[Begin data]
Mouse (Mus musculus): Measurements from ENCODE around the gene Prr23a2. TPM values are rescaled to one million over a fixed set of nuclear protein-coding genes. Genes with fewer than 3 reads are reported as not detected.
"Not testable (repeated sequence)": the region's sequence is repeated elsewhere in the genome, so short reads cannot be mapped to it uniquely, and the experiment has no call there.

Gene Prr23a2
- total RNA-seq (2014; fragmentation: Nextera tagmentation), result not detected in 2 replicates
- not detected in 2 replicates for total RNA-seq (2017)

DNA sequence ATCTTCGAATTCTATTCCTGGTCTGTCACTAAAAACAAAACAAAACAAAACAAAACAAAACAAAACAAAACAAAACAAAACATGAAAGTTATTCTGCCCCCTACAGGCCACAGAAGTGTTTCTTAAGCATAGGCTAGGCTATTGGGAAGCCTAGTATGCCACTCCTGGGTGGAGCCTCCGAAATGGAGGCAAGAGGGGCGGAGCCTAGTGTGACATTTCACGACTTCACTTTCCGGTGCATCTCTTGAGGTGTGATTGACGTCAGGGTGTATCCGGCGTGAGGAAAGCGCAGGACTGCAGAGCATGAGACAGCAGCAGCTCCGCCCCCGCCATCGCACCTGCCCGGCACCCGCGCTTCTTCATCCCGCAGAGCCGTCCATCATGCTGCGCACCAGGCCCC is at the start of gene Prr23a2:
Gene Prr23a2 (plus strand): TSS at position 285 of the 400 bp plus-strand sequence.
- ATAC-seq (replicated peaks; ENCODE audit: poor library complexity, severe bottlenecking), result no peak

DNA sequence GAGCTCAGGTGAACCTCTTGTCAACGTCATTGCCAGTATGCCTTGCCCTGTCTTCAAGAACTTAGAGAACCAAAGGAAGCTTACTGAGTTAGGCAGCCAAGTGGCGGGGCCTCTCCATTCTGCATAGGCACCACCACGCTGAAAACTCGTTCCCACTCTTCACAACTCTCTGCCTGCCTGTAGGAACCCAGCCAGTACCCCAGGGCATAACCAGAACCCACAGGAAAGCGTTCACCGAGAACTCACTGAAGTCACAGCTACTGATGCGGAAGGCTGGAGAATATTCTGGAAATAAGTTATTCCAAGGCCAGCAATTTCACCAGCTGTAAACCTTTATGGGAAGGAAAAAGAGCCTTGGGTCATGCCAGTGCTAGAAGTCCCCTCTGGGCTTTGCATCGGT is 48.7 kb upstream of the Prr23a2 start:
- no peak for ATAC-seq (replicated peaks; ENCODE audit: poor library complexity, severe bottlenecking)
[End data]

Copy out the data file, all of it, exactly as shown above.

Mouse (Mus musculus): Measurements from ENCODE around the gene Prr23a2. TPM values are rescaled to one million over a fixed set of nuclear protein-coding genes. Genes with fewer than 3 reads are reported as not detected.
"Not testable (repeated sequence)": the region's sequence is repeated elsewhere in the genome, so short reads cannot be mapped to it uniquely, and the experiment has no call there.

Gene Prr23a2
- total RNA-seq (2014; fragmentation: Nextera tagmentation), result not detected in 2 replicates
- not detected in 2 replicates for total RNA-seq (2017)

DNA sequence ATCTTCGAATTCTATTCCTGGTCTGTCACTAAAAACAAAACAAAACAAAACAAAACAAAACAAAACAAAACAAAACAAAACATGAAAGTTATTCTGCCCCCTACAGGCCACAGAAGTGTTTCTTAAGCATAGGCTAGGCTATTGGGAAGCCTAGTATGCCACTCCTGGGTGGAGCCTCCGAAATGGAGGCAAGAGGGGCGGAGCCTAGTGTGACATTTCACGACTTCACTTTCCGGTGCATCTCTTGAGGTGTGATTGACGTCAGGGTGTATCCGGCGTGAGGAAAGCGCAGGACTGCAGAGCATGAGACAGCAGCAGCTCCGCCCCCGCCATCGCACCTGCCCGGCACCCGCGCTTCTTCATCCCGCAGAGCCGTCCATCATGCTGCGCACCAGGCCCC is at the start of gene Prr23a2:
Gene Prr23a2 (plus strand): TSS at position 285 of the 400 bp plus-strand sequence.
- ATAC-seq (replicated peaks; ENCODE audit: poor library complexity, severe bottlenecking), result no peak

DNA sequence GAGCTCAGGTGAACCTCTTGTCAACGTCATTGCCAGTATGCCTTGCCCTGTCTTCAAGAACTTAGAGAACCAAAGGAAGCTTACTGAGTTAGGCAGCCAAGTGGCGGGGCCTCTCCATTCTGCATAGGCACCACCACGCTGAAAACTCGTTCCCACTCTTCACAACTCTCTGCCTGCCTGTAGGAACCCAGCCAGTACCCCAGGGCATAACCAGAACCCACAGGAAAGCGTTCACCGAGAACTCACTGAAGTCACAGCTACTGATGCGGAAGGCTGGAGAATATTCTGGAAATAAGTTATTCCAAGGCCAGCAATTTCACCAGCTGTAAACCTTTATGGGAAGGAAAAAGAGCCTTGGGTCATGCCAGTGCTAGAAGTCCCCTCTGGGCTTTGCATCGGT is 48.7 kb upstream of the Prr23a2 start:
- no peak for ATAC-seq (replicated peaks; ENCODE audit: poor library complexity, severe bottlenecking)